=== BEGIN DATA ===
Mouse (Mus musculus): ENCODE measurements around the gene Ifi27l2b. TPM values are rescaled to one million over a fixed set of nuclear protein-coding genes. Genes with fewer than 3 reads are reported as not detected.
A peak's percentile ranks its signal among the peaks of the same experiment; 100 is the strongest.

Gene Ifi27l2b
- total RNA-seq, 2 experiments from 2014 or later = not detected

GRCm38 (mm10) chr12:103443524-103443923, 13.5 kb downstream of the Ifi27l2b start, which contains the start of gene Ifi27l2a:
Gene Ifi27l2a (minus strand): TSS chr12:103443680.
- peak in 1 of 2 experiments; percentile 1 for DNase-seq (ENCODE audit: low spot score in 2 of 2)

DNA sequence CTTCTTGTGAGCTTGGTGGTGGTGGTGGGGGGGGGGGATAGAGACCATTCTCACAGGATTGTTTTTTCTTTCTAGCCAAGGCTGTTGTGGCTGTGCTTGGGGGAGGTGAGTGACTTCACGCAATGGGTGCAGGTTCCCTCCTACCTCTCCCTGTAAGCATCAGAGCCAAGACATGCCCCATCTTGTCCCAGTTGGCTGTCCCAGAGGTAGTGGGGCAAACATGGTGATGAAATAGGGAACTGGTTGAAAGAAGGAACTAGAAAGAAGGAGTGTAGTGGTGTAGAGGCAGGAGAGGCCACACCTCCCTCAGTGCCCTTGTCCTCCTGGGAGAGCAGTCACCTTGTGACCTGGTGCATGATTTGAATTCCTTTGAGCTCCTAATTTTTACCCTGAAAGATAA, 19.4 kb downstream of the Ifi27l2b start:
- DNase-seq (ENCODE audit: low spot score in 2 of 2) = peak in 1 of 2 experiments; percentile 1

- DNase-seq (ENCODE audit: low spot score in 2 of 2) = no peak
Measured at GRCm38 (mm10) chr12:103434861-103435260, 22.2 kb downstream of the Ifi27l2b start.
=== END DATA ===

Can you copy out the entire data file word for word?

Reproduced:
Mouse (Mus musculus): ENCODE measurements around the gene Ifi27l2b. TPM values are rescaled to one million over a fixed set of nuclear protein-coding genes. Genes with fewer than 3 reads are reported as not detected.
A peak's percentile ranks its signal among the peaks of the same experiment; 100 is the strongest.

Gene Ifi27l2b
- total RNA-seq, 2 experiments from 2014 or later = not detected

GRCm38 (mm10) chr12:103443524-103443923, 13.5 kb downstream of the Ifi27l2b start, which contains the start of gene Ifi27l2a:
Gene Ifi27l2a (minus strand): TSS chr12:103443680.
- peak in 1 of 2 experiments; percentile 1 for DNase-seq (ENCODE audit: low spot score in 2 of 2)

DNA sequence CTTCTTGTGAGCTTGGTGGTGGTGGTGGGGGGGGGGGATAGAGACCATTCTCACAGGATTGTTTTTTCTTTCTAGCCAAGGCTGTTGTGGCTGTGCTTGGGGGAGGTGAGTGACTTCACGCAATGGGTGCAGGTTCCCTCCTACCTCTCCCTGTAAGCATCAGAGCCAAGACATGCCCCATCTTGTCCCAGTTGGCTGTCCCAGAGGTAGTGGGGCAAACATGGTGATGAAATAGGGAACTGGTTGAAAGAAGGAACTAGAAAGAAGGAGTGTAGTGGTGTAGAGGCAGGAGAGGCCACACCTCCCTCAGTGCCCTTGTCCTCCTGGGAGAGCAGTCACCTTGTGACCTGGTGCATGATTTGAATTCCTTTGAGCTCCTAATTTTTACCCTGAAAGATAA, 19.4 kb downstream of the Ifi27l2b start:
- DNase-seq (ENCODE audit: low spot score in 2 of 2) = peak in 1 of 2 experiments; percentile 1

- DNase-seq (ENCODE audit: low spot score in 2 of 2) = no peak
Measured at GRCm38 (mm10) chr12:103434861-103435260, 22.2 kb downstream of the Ifi27l2b start.